A joy of Gaume is the adventurous programming of Jean-Pierre Bissot which allows one to hear some of the new generation appearing across Europe. Such as the bassist Michel Vrydag’s trio project, “Mapping Roots”, full of imaginative interplay; the Hungarian duo of Tamara Mózes and Zsolt Kaltenecker, where Mózes’ characterful voice was given support by her own keyboard accompaniment as well as Kaltenecker’s, ending with an evocative cover of Pink Floyd’s ‘Money’.
The piano trio of Daniel Garcia from Spain brought the house down, especially after one of the long bass solos of the Cuban Reinier Elizarde. It was a sunny programme of music infused by Spanish folk and one of the real successes of the festival.
Through the weekend, it was good to hear several more groups with bassist leaders. Such as the upbeat quartet of Gaëtan Casteels, which had an enjoyable contrapuntal interplay across the musicians. Or the duo of Renaud Garcia-Fons with luthenist Claire Antonini. Music ranging from renaissance through to oriental. Garcia-Fons is a master of the bowed bass, and his lyricism complemented the delicacy of Antonini.
Generally, Gaume picks at least one band of the French Jazz Migration scheme. This year it was Mamie Jotax. Two musicians playing various reed instruments, taking advantage of the resonance and location of the church. A performance of contrapuntal interplay and imagination.
The Brussels Jazz Orchestra showed off a new project of the music of Jacques Brel, with vocalist Camille Bertault (whose duo collaboration with David Helbock I had heard at Garana a few weeks earlier). Brel is of course one of the true international icons out of Belgium, and Bertault is an appropriate singer to show the twists and turns. Unfortunately, it felt a little bit too ‘straight’: the big band is really tight and navigates the complex charts with aplomb, but somehow lacks a bit of the looseness and emotion that might be required to communicate it effectively.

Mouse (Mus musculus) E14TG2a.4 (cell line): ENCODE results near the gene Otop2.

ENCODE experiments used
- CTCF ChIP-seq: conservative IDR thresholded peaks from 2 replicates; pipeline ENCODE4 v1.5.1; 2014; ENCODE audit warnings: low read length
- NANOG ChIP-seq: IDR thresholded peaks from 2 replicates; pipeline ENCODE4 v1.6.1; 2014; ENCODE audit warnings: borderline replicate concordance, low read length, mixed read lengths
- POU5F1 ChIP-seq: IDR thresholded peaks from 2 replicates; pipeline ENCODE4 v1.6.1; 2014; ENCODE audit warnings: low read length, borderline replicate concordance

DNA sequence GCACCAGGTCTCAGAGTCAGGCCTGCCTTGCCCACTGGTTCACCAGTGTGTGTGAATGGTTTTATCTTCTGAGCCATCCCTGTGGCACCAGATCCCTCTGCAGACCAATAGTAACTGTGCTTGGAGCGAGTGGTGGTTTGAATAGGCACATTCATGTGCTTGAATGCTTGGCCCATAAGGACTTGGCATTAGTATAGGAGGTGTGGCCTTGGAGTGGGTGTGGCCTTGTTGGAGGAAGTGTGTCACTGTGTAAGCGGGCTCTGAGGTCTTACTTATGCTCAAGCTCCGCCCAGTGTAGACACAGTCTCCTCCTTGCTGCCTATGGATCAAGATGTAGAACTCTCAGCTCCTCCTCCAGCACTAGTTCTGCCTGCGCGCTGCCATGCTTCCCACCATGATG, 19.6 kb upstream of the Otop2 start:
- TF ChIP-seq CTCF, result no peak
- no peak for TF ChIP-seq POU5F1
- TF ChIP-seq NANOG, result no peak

Another long-standing ‘friend’ of the festival was the pianist Elise Einarsdotter, performing at the festival for the first time since 1987! Her band included two musicians whom I know more from the folk-related Swedish scene: Lena Willemark, on voice and violin, and Jonas Knutsson on saxophone. It was great how they managed to bring some of this into a more ‘pop jazz’ show. Willemark’s version of ‘Skylark’ almost brought tears to one’s eyes.
The festival ended with Next.Ape, which showed drummer/bandleader Antoine Pierre in a different light to what we have often heard: techno beats from the drummer, mixed with trip hop, jazz and rock; Veronica Harcsa as the sultry vocalist over the highly energetic drumming of Pierre; synth effects of Jérôme Klein and guitar cutting through of Lorenzo di Maio. A great upbeat end to another fascinating festival.
It’s thrilling to hear how much interesting stuff is going on in Europe, which we don’t get to hear in the UK. But the links the other way seem to be getting sparser. Here we have a festival with imaginative artistic direction which looks hard to discover the new trends in European jazz, but somehow the scene in the UK is being increasingly left out of their search. Both sides are the losers! This is something that has really accelerated in the past 3 or 4 years. Some may blame the pandemic, but of course in part it’s a Brexit effect that needs to be addressed.
LINK: Gaume Jazz website